On 12th October 2006, at the tender age of 17, I uploaded my first Facebook photo. I was still at school, learning to drive and trying to figure out what on earth I wanted to do at University.
Back then, I had a blurry concept of protecting my online identity. At the time, Bebo was the social network of choice for young Scots, and the potential dangers of posting too much information online were frequently discussed. What wasn’t mentioned, however, were the personal reputation implications of effectively time-lining your entire life online.
Recently there has been a trend for stories discussing the pitfalls of social media when applying for a job, and consequently this is not an issue that will be discussed here. Instead, I would like to highlight a different problem that is facing the new ‘social’ generation.
While I had to rely on the online discretion of my younger self, some children now have Facebook accounts before they are born, an online catalogue of their lives – from bump to baby bouncer, from first steps all the way through to their first drink. In this situation, at what age does the handover occur? When should a parent pass on stewardship of a child’s online identity?
This wealth of personal information now available online, much of which came into existence outside an individual’s control, has the potential to become a reputation manager’s worst nightmare. The practice of media payments for social media photos is already well established, but access to an under-fire CEO’s life history, or a snapshot of a celebrity’s first moments could gradually become ever more available, through something as innocent as parental pride.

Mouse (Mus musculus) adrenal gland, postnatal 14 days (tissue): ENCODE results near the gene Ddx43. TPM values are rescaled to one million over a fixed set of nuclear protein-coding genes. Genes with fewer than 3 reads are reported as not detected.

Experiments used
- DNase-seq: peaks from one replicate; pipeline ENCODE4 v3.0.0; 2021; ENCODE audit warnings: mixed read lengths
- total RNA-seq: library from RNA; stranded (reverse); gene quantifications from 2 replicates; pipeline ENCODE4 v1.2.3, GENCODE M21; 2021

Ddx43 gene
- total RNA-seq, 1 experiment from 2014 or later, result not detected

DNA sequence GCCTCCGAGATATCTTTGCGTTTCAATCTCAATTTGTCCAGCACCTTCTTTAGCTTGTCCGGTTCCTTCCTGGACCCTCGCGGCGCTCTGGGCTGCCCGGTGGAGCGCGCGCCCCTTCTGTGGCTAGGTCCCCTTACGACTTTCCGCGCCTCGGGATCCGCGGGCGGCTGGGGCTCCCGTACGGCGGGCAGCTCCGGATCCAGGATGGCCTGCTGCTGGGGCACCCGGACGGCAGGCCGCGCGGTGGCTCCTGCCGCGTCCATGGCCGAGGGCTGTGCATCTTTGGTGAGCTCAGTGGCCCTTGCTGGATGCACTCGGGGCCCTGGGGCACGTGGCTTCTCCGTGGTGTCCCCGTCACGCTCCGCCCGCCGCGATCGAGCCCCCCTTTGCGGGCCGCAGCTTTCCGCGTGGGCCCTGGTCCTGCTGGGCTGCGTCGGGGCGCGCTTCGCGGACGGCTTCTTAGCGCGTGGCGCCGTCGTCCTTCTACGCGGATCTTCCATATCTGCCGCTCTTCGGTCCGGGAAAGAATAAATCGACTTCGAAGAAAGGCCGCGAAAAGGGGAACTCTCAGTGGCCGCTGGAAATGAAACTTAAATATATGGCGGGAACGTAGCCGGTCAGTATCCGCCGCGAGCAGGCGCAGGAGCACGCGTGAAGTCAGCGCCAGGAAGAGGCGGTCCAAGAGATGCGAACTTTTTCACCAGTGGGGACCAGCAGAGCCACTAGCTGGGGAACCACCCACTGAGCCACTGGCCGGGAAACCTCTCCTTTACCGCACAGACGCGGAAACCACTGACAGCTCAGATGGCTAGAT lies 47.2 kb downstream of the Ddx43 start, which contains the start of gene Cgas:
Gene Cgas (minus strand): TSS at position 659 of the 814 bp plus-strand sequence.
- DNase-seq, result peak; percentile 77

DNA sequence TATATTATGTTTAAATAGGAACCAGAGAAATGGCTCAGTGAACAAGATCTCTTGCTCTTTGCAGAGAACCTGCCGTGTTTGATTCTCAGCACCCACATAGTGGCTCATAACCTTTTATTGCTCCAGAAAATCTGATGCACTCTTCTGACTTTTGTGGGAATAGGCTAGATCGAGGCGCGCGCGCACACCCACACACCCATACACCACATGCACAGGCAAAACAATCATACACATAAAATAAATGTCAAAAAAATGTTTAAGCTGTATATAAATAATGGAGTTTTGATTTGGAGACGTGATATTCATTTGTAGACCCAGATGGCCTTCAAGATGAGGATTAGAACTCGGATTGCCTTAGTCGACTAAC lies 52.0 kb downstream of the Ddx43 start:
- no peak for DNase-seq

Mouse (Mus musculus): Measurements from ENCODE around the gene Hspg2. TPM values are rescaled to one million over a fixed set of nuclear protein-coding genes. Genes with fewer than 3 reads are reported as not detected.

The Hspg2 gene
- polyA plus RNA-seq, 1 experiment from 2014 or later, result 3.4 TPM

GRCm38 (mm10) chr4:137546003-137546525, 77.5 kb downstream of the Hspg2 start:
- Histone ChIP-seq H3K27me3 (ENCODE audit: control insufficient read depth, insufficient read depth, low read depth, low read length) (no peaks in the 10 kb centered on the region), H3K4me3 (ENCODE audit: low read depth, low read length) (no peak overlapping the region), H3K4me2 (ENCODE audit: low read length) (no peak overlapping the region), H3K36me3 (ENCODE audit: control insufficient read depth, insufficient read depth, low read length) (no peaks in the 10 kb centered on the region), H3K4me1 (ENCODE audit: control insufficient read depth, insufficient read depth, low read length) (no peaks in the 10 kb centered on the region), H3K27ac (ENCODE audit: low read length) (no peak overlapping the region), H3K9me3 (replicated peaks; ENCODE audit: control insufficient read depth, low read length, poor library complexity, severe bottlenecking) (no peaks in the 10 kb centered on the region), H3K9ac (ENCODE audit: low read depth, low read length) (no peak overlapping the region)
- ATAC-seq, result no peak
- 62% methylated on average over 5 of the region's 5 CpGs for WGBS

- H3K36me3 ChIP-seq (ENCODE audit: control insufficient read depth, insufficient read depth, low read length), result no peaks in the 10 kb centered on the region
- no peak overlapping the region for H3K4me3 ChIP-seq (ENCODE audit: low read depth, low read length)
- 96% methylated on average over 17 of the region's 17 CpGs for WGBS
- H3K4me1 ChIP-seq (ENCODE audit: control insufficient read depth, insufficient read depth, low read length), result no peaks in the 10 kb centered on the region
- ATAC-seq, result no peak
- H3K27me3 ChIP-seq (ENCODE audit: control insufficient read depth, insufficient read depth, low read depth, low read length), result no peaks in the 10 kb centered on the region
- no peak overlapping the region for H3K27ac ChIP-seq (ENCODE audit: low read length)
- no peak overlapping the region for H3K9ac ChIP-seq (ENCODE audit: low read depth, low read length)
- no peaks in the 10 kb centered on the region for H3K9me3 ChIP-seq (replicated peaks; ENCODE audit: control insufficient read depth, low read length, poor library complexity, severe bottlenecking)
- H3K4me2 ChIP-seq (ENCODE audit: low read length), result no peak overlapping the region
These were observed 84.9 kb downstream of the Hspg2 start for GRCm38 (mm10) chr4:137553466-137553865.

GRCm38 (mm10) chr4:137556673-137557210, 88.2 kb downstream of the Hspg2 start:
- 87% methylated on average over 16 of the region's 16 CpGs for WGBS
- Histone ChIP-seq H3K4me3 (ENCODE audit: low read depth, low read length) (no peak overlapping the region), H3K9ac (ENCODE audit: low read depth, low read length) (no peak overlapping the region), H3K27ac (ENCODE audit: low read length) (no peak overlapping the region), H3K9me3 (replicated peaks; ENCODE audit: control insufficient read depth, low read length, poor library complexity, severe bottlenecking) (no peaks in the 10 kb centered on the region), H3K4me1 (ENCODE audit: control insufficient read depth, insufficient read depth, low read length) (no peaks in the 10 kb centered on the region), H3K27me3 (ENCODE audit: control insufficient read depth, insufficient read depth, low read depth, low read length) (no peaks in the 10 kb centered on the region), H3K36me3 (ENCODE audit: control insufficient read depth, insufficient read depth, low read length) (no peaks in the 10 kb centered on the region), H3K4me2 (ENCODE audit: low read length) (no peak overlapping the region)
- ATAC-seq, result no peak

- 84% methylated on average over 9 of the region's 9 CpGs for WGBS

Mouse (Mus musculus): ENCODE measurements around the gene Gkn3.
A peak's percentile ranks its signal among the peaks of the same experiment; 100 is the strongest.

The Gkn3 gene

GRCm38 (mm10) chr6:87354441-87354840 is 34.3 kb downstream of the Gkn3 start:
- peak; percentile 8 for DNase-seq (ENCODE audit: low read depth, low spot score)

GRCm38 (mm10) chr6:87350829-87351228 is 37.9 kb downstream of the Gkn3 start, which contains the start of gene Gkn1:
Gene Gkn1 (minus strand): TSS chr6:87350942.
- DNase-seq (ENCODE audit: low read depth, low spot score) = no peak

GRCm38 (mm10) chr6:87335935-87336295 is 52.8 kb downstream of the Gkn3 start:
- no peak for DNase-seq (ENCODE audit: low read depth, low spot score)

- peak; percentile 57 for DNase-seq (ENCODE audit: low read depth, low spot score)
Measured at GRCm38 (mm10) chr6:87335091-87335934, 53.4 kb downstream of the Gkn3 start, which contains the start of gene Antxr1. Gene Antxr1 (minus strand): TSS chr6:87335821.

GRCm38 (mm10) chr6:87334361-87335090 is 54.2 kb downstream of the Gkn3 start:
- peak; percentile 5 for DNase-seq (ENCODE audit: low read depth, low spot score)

Should parents refrain from sharing pictures of their child on Twitter, just on the off-chance that their screaming two-year-old is a future pop star or their chubby toddler is the next prime minister?
Indeed, if the online profiling of entire lives continues, it could be argued that once an individual steps into the public eye their first step should be to ‘unfriend’ a whole swathe of people, solely to prevent potential leakages of personal data.
Would reputation managers then have to retrace the online steps of every friend, relative and acquaintance just to ensure nothing too embarrassing makes it into the public domain? The photos of M16 Chief Sir John Sawers’ holiday that appeared in the national media two years ago serve as a reminder that it is not only baby pictures that could define a catastrophic and unintentional family over share.
Despite these concerns, it would be a fallacy to suggest that the systematic online alienation of family and friends is an effective antidote to privacy concerns. However, the merits of an unbroken link to every detail of an individual’s past should perhaps be challenged. Ultimately, this may well be the last generation lucky enough to have singular control over their online lives – so here’s to the responsibility of my 17 year old self.